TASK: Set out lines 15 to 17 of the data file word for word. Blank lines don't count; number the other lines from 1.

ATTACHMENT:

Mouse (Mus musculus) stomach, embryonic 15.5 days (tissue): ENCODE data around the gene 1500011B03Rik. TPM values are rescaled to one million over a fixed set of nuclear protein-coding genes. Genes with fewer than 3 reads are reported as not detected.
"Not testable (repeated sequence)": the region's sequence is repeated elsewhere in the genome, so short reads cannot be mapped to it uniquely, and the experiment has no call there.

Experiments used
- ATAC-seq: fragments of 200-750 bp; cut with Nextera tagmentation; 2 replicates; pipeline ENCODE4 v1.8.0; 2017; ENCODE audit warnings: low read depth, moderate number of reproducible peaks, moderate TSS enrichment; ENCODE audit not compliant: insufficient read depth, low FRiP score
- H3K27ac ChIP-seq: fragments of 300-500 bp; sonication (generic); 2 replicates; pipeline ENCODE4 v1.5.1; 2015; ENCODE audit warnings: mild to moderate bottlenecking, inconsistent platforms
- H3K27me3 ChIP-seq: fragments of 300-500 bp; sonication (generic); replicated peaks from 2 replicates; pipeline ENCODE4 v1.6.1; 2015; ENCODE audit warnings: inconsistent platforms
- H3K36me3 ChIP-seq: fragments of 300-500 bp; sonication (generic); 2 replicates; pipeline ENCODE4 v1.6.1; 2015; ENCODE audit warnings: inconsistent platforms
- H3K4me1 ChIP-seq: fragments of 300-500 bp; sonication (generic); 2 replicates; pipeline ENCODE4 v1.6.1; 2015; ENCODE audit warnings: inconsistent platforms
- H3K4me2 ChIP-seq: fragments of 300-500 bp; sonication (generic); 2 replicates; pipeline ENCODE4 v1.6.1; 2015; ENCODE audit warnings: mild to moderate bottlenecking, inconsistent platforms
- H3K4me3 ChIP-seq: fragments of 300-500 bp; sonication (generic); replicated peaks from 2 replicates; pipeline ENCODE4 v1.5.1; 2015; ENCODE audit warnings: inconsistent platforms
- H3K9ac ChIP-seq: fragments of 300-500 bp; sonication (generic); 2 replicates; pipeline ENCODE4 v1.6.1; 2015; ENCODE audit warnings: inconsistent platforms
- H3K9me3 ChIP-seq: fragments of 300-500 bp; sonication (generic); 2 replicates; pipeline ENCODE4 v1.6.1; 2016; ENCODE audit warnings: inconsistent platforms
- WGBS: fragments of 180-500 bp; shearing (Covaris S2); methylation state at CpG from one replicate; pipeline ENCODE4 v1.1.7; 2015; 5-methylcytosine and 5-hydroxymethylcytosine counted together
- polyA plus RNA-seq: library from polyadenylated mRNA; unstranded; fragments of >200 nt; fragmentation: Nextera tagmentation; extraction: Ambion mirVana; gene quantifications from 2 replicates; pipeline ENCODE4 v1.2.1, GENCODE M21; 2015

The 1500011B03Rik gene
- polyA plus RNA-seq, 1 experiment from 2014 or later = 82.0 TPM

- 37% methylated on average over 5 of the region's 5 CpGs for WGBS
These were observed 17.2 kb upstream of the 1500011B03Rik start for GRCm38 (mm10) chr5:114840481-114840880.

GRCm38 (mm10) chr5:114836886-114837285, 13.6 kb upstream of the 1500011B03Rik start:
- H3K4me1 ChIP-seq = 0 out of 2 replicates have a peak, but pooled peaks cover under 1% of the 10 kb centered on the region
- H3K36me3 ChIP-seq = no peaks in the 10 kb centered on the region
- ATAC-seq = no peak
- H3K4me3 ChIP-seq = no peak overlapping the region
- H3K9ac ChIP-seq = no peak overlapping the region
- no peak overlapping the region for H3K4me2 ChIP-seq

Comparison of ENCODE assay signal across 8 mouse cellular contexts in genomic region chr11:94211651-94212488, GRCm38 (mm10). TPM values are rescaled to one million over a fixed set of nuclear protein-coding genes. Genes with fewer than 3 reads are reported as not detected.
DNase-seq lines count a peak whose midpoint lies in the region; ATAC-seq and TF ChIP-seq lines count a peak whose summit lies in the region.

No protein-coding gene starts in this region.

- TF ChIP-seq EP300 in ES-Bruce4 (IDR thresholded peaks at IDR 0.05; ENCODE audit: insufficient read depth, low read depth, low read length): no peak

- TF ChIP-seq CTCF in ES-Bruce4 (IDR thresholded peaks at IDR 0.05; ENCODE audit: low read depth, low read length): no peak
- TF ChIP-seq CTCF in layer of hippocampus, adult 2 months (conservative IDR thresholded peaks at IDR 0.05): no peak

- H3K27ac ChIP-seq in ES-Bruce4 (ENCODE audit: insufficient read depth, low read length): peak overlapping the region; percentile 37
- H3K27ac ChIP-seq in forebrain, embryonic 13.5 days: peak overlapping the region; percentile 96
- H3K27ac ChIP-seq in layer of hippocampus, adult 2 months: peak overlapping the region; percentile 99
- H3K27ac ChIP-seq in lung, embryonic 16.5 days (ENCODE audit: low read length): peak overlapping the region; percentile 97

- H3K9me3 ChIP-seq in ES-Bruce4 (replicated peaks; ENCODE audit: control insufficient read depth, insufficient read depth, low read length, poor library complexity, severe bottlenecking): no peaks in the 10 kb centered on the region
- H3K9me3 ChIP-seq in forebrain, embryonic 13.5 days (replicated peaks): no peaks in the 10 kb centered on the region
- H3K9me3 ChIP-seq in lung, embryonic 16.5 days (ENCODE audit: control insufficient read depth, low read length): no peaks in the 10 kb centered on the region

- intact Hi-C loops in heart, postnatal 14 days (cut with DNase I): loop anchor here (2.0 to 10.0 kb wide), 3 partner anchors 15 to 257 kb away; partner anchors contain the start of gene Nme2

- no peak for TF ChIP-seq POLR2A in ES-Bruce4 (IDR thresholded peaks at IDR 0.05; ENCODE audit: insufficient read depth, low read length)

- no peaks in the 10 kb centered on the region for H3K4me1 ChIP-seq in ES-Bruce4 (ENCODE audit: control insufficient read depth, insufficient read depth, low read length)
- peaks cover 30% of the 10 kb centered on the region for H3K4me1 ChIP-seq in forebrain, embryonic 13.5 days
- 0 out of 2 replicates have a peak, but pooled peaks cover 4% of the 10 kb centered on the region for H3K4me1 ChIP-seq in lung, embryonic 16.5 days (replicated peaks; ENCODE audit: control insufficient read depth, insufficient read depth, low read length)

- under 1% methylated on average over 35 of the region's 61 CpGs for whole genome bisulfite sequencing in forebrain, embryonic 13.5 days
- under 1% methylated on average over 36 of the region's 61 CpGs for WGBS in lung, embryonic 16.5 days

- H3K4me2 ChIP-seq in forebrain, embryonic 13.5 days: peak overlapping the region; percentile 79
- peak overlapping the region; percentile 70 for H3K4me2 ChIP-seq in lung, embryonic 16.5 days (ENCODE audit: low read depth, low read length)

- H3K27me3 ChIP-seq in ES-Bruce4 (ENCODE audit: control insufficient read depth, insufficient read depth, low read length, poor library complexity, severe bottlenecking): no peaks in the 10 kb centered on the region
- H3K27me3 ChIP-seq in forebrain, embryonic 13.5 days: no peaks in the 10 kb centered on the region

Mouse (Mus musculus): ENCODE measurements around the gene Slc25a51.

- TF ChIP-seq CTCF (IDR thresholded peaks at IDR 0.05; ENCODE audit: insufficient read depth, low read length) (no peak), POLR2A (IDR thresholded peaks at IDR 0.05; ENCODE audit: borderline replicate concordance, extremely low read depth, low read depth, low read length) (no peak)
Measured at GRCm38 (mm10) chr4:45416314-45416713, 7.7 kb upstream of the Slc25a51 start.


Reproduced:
The 1500011B03Rik gene
- polyA plus RNA-seq, 1 experiment from 2014 or later = 82.0 TPM

- 37% methylated on average over 5 of the region's 5 CpGs for WGBS